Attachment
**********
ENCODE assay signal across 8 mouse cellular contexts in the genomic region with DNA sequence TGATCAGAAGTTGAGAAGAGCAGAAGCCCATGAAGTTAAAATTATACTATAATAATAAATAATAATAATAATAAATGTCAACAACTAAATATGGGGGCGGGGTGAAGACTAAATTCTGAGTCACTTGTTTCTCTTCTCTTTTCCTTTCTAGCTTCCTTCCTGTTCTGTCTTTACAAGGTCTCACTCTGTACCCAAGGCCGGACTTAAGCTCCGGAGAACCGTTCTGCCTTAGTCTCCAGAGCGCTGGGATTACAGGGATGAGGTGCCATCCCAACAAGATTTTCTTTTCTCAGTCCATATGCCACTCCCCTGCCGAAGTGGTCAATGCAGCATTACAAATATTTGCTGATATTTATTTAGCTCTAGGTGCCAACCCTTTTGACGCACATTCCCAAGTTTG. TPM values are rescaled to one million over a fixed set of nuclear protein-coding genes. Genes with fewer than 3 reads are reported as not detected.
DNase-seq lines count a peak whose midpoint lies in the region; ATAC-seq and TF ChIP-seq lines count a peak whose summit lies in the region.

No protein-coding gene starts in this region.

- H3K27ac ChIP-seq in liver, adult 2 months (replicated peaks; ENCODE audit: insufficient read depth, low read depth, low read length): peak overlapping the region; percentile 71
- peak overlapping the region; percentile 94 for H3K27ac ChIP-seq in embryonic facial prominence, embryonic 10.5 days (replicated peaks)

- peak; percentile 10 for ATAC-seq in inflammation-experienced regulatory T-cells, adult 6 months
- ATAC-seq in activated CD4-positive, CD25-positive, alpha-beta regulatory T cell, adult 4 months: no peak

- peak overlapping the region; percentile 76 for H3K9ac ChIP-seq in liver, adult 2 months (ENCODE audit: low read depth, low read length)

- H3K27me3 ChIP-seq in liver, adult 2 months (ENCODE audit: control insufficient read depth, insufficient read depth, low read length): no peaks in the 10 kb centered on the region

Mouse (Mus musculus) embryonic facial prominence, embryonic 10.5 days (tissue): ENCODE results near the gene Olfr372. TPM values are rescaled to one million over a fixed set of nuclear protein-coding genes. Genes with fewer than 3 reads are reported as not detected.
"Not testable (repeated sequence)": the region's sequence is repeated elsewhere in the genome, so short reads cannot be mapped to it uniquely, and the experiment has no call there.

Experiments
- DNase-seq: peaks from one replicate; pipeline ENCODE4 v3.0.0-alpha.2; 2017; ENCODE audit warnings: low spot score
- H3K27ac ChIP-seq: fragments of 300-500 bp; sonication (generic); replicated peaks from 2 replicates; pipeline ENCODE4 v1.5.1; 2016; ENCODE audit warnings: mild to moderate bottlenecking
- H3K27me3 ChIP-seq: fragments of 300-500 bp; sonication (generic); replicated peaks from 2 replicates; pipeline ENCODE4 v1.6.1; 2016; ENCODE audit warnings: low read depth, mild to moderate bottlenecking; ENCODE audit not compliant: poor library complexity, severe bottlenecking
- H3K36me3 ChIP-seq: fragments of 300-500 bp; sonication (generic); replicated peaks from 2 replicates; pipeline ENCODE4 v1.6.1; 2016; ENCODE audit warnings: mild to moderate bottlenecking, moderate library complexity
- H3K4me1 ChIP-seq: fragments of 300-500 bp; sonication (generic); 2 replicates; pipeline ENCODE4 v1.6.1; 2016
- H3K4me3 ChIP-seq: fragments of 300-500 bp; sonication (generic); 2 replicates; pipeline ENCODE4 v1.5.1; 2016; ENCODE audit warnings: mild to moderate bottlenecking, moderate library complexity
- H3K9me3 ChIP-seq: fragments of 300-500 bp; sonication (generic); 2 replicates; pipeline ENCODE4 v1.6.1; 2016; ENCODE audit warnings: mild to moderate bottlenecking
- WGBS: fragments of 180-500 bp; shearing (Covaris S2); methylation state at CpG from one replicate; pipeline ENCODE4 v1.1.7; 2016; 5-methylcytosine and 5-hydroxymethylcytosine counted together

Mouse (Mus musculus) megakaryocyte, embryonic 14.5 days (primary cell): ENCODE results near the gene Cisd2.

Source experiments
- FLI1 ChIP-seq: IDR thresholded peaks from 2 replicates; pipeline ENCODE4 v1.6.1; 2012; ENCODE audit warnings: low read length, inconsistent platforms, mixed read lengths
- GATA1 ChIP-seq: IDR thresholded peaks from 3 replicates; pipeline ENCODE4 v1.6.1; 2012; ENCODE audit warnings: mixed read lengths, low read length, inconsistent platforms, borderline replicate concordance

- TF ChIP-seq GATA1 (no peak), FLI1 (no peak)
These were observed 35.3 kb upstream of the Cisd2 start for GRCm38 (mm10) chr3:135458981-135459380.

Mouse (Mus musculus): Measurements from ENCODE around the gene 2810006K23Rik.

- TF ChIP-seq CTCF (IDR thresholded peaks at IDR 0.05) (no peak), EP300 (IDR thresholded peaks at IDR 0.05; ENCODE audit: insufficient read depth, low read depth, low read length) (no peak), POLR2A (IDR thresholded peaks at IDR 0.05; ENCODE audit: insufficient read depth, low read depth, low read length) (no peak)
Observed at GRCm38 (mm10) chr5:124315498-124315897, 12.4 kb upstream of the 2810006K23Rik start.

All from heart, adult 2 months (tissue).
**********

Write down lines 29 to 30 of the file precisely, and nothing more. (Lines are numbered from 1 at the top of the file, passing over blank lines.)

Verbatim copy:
Observed at GRCm38 (mm10) chr5:124315498-124315897, 12.4 kb upstream of the 2810006K23Rik start.

All from heart, adult 2 months (tissue).